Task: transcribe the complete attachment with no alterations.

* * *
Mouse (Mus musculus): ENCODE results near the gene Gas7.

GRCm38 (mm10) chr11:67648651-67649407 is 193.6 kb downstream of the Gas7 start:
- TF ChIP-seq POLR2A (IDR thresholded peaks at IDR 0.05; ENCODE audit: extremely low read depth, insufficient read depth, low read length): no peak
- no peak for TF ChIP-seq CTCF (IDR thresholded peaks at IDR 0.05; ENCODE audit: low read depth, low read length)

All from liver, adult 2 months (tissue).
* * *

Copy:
Mouse (Mus musculus): ENCODE results near the gene Gas7.

GRCm38 (mm10) chr11:67648651-67649407 is 193.6 kb downstream of the Gas7 start:
- TF ChIP-seq POLR2A (IDR thresholded peaks at IDR 0.05; ENCODE audit: extremely low read depth, insufficient read depth, low read length): no peak
- no peak for TF ChIP-seq CTCF (IDR thresholded peaks at IDR 0.05; ENCODE audit: low read depth, low read length)

All from liver, adult 2 months (tissue).